by Bruce Moomaw
Cameron Park - March 15, 2000 - At this year's annual Lunar and Planetary Science Conference held in Houston Mars was once again a star attraction. Despite the embarrassing fiasco of the 1998 Mars probes, there is a flood of important new information coming in from Mars Global Surveyor, the one working Mars spacecraft.
The most interesting aspects of Mars remains the two big questions: was there ever life on it, and was there enough liquid water on the surface of ancient Mars that it was an environment in which Martian life could have evolved?
Unfortunately, that data is still too ambiguous to give us a really firm answer. In a few more years, we certainly will be able to answer the question of water -- but at this LPSC meeting, there has still been room for a great deal of scientific wrangling over just how clear the marks of ancient liquid water on Mars' surface really are.
First, there is the matter of the branching, dried-up "valley networks" scattered over Mars' surface. These were clearly carved by water running during a protracted period of time; but we aren't sure whether that water actually ran across the surface of Mars, or whether it trickled along more slowly just beneath a frozen ancient surface and gradually tunneled out underground channels that enlarged until their roofs finally fell in -- a process which is called "groundwater sapping", and which is surprisingly common here on Earth.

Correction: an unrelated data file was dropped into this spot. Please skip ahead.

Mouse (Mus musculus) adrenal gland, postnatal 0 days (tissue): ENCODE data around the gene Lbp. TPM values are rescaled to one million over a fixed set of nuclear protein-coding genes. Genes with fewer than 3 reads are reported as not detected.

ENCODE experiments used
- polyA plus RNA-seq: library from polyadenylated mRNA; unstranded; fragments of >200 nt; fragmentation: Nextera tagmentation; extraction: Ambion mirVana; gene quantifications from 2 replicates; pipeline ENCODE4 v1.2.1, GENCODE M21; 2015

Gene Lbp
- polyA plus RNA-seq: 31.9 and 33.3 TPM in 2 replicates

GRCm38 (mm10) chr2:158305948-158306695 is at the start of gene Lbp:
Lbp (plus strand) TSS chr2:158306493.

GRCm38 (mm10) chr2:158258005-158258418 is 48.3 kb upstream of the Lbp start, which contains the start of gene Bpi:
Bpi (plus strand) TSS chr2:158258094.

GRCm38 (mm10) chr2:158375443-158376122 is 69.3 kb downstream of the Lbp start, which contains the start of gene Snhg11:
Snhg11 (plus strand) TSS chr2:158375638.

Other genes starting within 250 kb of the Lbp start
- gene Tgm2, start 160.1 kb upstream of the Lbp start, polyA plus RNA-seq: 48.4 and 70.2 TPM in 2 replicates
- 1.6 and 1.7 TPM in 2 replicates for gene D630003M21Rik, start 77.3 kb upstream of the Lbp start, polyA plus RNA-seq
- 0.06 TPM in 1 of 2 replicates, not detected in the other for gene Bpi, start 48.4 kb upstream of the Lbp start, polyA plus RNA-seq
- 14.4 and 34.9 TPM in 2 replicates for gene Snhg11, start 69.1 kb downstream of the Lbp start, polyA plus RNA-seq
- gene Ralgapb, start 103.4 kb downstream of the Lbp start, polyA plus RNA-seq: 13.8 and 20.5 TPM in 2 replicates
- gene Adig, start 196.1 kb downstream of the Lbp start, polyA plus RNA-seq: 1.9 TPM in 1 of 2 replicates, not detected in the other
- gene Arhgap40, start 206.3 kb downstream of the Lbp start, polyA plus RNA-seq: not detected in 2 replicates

Up to now, the general feeling has been that the Martian valley networks look more as though they were carved by groundwater sapping. They seem to lack the fine networks of sources which rivers and streams carved by surface runoff have; instead, they often seem to commence abruptly at some point on the surface, as though their sources were underground springs where more deeply buried water was gushing outwards on to the surface.
But this year's LPSC papers shows both sides have much to debate yet. Some authors take the optimistic view. James M. Moore, for example, says that in the Libya Mountains -- the rugged highlands just south of the Isidis Basin which was the favored landing area for the now canceled next U.S. Mars Surveyor Lander in 2001. Here, the local features provide clear evidence of surface runoff: "If groundwater was involved, it must have been locally derived (within a few km) and implies very high recharge rates from the surface (i.e., precipitation, either snow or rain).
"Groundwater sapping, either fed by a decaying regional groundwater system or by hydrothermal [hot spring] circulation, is an insufficient explanation for [the features seen]; recharge by precipitation and local runoff-groundwater throughflow must have occurred."
And Robert Strom describes Mars' Loire Valley as "the Grand Canyon of Mars": "Since the [geological characteristics] of the dissected Loire Vallis is so similar to the Grand Canyon, it is probable that water runoff (e.g., precipitation) was important in its formation."
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